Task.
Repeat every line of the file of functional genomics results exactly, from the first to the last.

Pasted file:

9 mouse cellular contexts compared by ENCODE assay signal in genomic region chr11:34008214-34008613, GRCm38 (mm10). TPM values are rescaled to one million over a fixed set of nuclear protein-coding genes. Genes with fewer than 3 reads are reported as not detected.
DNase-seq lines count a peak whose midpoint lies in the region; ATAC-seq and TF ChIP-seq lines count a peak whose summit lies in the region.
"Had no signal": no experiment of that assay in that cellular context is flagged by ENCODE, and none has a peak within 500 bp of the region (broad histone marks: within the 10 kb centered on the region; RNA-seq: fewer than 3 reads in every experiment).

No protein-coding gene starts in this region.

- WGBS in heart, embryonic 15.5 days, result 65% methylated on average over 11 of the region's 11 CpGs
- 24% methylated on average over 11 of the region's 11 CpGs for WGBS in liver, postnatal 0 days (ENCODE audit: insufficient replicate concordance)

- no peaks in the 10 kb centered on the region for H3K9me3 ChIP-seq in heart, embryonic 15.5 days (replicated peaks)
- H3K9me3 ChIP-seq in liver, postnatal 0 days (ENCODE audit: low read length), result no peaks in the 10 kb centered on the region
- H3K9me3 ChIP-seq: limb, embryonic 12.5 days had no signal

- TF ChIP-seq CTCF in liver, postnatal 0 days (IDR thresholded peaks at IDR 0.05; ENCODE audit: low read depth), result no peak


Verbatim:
9 mouse cellular contexts compared by ENCODE assay signal in genomic region chr11:34008214-34008613, GRCm38 (mm10). TPM values are rescaled to one million over a fixed set of nuclear protein-coding genes. Genes with fewer than 3 reads are reported as not detected.
DNase-seq lines count a peak whose midpoint lies in the region; ATAC-seq and TF ChIP-seq lines count a peak whose summit lies in the region.
"Had no signal": no experiment of that assay in that cellular context is flagged by ENCODE, and none has a peak within 500 bp of the region (broad histone marks: within the 10 kb centered on the region; RNA-seq: fewer than 3 reads in every experiment).

No protein-coding gene starts in this region.

- WGBS in heart, embryonic 15.5 days, result 65% methylated on average over 11 of the region's 11 CpGs
- 24% methylated on average over 11 of the region's 11 CpGs for WGBS in liver, postnatal 0 days (ENCODE audit: insufficient replicate concordance)

- no peaks in the 10 kb centered on the region for H3K9me3 ChIP-seq in heart, embryonic 15.5 days (replicated peaks)
- H3K9me3 ChIP-seq in liver, postnatal 0 days (ENCODE audit: low read length), result no peaks in the 10 kb centered on the region
- H3K9me3 ChIP-seq: limb, embryonic 12.5 days had no signal

- TF ChIP-seq CTCF in liver, postnatal 0 days (IDR thresholded peaks at IDR 0.05; ENCODE audit: low read depth), result no peak